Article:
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Found 6 results

  1. Hi, I am new here and hope post at the right section. I bought a HTC One M8 yersterday and have set everything up except from my contacts. I have around 250 phone contacts on my iPhone 4S. I am wondering is there an easy way to transfer these contacts to my new device without typing them manually? Any input will be great appreciated. Mason
  2. Rumors suggests that Google may release Android 4.4.3 KitKat update for several devices like Samsung Galaxy S4, HTC One M8, Moto G and others in April. News Source What is exacted to be fixed with this update Random restarts camera issues DSP errors security issues Bluetooth issues Android 4.4.3 is already rolling out to Nexus 5 users on Sprint.
  3. If you have concerned about the news on latest smartphones, HTC One must impress you, which will be launched in March. The HTC One is said officially to own an iPhone-similar appearance, the awesome technical specs that can compete with Nexus 4, and the highlight is the awesome UltraPixel camera .As we know, the popular camera is 13MP,but the UltraPixa camera is only 4 MP. So what is really an UltraPixal? Let’s explore it. Misconceptions: Higher Megapixels, Higher quality When customers seem to believe higher Megapixels produce higher quality, but in fact, Megapixels don't affect photo quality as much as the average consumer believes. And other factors including lighting, sensor quality, and image processing software play a critical role in determining photo quality in today’s world. At this time, UltraPixel is as a way for HTC to change the common sense of people and prove that a 4 megapixel lens can beat cameras with MP ratings that are twice as high. Capture more light and data When a camera takes a photograph, its sensor groups millions of pixels together to form an image. And the more light the camera can capture, the better photos can be taken. Before manufacturers try to make the camera get more light with higher megapixels. But the UltraPixel sensor of HTC One tries to raise the size of individual pixels rather than raise the pixel count via larger pixel sizes, that means, a pixel take up more space that can capture more light and information, as much as three times more, according to HTC -than the typical smartphone. Besides, the sensor size is equivalent to the sensor size found on other 8MP or 13MP smartphone cameras. HTC also emphasized that the UltraPixel camera do better in low-light conditions and shutter speeds than other smartphones. But what is this “UltraPixel” anyway? We know, both Nokia Lumia 920 and HTC One use a 1/3-inch (0.85-cm) sensor. Nokia has given 8.7 MP on the sensor, while HTC has deployed only 4.3 MP. So,the size of an individual pixel on Lumia 920′s camera sensor is 1.4 µm, while the size of the same pixel on One’s sensor is 2.0 µm. That is what HTC so passionately refers to as an “UltraPixel”. UltraPixel is Trends on Smarphone? When HTC One has firstly introduced the new UltraPixel concept, people may be confused about it, but when it is used by customer and proved to be better than the traditional, so will it be the trends on smartphones? I think it should well be the case. But don’t worry, just wait, time is the best witness. Source: An UltraPixel? What is Exactly it Introduced by HTC One?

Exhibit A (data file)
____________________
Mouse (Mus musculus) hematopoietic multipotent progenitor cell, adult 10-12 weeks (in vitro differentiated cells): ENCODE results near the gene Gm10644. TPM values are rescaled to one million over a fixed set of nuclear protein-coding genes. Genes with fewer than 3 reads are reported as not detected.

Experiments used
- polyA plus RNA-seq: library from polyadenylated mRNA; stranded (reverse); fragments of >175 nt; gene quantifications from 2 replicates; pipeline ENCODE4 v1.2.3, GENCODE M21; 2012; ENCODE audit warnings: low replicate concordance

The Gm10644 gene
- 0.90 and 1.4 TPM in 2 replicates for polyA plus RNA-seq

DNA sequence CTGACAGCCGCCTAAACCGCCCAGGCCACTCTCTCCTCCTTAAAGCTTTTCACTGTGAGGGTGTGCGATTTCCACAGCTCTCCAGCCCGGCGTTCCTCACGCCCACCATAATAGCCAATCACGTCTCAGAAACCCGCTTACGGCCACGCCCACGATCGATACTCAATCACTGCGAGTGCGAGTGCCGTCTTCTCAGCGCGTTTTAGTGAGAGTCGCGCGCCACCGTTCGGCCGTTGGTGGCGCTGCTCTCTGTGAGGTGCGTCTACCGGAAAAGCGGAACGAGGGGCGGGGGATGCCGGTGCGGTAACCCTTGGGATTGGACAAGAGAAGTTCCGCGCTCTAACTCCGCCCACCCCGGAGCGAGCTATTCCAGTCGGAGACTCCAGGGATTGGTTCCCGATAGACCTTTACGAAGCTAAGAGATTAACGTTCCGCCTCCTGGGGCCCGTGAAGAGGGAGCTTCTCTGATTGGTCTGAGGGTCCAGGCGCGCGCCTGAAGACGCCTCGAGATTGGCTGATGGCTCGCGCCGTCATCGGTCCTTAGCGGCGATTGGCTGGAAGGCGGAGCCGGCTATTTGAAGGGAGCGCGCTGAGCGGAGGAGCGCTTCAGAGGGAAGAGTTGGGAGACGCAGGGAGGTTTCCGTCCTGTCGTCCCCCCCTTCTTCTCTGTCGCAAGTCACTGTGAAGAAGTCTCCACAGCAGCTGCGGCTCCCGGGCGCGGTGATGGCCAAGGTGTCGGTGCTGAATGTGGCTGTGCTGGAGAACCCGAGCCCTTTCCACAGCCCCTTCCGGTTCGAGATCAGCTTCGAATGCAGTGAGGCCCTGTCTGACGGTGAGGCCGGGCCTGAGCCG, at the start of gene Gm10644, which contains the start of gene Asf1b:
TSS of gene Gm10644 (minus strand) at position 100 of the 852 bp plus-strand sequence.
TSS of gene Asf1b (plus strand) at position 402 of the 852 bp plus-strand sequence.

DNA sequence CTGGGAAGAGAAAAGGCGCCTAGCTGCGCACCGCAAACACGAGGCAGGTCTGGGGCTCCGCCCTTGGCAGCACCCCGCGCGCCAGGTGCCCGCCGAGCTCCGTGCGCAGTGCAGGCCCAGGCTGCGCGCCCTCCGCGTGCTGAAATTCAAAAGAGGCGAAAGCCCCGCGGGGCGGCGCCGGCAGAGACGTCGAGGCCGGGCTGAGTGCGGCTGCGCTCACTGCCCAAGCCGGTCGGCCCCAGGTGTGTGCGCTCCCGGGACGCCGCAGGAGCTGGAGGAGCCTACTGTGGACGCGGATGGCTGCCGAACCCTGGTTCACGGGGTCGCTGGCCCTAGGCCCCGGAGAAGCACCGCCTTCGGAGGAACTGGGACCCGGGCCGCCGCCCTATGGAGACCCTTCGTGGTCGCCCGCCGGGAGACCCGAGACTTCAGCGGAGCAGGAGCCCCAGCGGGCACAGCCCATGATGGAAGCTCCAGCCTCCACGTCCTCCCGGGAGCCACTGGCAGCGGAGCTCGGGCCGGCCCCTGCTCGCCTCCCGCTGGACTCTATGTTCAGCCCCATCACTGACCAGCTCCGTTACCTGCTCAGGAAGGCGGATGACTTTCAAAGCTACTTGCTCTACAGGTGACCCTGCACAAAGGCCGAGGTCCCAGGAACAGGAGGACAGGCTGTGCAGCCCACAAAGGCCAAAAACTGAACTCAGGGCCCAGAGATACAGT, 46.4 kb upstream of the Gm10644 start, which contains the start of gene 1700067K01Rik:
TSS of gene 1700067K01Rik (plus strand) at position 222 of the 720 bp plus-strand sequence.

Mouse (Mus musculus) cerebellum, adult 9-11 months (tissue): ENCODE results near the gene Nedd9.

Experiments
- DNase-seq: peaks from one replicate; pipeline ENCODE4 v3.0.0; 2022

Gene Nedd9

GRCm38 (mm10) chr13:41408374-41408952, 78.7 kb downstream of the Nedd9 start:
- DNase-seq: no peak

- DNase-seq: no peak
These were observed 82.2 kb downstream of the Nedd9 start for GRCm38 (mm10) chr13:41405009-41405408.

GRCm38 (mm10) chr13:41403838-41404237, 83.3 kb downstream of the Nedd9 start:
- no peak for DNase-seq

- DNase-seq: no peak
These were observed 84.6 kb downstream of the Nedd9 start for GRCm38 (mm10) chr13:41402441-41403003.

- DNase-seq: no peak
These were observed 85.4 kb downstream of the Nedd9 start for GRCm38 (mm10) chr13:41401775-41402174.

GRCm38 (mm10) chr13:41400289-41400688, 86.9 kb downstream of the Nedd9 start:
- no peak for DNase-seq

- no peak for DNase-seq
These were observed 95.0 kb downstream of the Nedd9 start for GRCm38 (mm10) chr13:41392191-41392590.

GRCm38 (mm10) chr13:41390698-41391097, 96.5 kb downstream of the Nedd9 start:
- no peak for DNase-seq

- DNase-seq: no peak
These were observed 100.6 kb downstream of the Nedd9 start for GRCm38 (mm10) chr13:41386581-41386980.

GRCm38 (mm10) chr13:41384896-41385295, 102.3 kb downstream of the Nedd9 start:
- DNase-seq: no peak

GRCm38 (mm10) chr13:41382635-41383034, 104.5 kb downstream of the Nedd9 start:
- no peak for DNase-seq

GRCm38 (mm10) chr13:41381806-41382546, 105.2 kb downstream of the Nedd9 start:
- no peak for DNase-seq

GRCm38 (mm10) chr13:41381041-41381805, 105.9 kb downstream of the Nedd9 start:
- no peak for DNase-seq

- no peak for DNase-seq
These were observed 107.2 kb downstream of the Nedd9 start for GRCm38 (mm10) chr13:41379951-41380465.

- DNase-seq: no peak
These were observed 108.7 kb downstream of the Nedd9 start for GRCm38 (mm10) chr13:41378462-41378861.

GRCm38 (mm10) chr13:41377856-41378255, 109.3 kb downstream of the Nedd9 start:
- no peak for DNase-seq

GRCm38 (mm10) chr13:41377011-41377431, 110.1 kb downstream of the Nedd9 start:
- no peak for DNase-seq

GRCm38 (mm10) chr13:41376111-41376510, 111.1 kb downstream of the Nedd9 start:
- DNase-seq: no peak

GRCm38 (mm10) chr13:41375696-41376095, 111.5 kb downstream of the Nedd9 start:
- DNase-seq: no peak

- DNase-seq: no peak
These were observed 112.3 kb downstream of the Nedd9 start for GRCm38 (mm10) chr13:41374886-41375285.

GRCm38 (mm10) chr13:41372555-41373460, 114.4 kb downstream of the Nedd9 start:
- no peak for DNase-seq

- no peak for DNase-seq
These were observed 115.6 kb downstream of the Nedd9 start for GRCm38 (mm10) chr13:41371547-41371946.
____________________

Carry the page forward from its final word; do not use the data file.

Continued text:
4. Finally, another great smartphone HTC One has come to us after the Nexus 4, Galaxy Note 2 and iPhone 5. So, what’s the surprise does the phone brought along? And can it compete for the best smartphones mentioned above on the present market?Maybe we need to compare with them, so just read the article "HTC One vs LG Nexus 4 vs Samsung Galaxy Note 2 vs iPhone 5 "